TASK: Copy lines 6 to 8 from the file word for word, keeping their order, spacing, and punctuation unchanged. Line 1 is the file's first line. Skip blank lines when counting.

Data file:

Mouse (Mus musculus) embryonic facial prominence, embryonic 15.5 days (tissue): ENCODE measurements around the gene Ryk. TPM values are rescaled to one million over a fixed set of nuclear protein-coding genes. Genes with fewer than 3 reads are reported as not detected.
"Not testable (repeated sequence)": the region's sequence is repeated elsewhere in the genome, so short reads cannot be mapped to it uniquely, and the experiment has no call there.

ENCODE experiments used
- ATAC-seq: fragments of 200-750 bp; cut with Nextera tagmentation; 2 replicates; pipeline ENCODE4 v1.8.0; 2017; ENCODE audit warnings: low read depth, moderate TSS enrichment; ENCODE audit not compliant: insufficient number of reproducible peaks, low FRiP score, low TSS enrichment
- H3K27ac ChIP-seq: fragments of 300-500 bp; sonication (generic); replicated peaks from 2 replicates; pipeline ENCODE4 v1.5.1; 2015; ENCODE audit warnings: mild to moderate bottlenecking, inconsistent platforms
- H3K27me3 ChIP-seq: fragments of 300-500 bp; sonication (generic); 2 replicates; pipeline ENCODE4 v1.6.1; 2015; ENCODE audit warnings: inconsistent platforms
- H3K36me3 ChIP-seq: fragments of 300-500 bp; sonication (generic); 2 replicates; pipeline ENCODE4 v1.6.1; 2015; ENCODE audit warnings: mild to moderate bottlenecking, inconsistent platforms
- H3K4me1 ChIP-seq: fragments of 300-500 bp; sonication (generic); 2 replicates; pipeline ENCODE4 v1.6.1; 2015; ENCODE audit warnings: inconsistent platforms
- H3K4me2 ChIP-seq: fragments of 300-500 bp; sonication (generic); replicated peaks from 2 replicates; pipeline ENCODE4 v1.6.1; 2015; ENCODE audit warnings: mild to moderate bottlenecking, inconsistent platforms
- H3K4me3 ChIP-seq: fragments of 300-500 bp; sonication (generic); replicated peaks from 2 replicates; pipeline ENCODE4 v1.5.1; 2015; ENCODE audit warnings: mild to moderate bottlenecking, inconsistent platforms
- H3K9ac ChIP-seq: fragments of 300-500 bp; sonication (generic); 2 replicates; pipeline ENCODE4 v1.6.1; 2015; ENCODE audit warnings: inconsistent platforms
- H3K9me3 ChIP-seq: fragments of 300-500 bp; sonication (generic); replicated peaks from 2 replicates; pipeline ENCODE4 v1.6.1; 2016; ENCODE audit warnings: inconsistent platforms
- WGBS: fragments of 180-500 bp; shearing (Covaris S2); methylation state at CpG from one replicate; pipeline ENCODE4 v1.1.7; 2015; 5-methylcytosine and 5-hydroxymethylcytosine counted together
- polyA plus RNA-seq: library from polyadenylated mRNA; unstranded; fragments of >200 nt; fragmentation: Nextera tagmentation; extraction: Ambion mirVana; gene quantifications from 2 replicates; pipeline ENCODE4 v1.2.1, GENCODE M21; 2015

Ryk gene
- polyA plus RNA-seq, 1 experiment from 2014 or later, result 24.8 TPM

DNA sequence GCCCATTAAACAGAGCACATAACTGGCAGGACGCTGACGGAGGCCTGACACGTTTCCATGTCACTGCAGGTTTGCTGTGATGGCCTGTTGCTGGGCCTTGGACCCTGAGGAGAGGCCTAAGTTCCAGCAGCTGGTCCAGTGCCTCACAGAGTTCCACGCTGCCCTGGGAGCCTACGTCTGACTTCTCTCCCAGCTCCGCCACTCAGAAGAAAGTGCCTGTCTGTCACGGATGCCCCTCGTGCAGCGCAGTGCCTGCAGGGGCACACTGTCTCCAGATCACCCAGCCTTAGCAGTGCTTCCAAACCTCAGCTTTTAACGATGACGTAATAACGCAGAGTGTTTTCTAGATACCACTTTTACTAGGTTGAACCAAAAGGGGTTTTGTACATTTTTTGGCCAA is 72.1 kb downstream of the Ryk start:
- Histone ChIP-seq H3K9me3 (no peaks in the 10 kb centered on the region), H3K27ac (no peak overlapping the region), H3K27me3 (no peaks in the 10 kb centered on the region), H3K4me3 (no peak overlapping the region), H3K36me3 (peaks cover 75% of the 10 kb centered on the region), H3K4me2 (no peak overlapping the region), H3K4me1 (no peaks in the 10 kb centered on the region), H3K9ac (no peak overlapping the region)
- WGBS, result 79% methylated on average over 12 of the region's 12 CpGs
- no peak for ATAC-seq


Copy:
- H3K27me3 ChIP-seq: fragments of 300-500 bp; sonication (generic); 2 replicates; pipeline ENCODE4 v1.6.1; 2015; ENCODE audit warnings: inconsistent platforms
- H3K36me3 ChIP-seq: fragments of 300-500 bp; sonication (generic); 2 replicates; pipeline ENCODE4 v1.6.1; 2015; ENCODE audit warnings: mild to moderate bottlenecking, inconsistent platforms
- H3K4me1 ChIP-seq: fragments of 300-500 bp; sonication (generic); 2 replicates; pipeline ENCODE4 v1.6.1; 2015; ENCODE audit warnings: inconsistent platforms